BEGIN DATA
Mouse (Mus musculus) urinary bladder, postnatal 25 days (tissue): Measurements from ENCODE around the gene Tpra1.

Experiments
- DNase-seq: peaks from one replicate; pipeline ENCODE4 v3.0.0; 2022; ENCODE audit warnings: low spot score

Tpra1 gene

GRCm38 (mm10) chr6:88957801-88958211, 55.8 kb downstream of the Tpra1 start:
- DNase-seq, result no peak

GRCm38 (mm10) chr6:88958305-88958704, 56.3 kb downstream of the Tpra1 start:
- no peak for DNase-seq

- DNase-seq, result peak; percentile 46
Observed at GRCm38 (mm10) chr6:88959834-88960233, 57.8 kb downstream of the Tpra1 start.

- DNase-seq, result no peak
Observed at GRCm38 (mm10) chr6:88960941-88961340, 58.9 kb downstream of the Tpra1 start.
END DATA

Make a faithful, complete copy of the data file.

Mouse (Mus musculus) urinary bladder, postnatal 25 days (tissue): Measurements from ENCODE around the gene Tpra1.

Experiments
- DNase-seq: peaks from one replicate; pipeline ENCODE4 v3.0.0; 2022; ENCODE audit warnings: low spot score

Tpra1 gene

GRCm38 (mm10) chr6:88957801-88958211, 55.8 kb downstream of the Tpra1 start:
- DNase-seq, result no peak

GRCm38 (mm10) chr6:88958305-88958704, 56.3 kb downstream of the Tpra1 start:
- no peak for DNase-seq

- DNase-seq, result peak; percentile 46
Observed at GRCm38 (mm10) chr6:88959834-88960233, 57.8 kb downstream of the Tpra1 start.

- DNase-seq, result no peak
Observed at GRCm38 (mm10) chr6:88960941-88961340, 58.9 kb downstream of the Tpra1 start.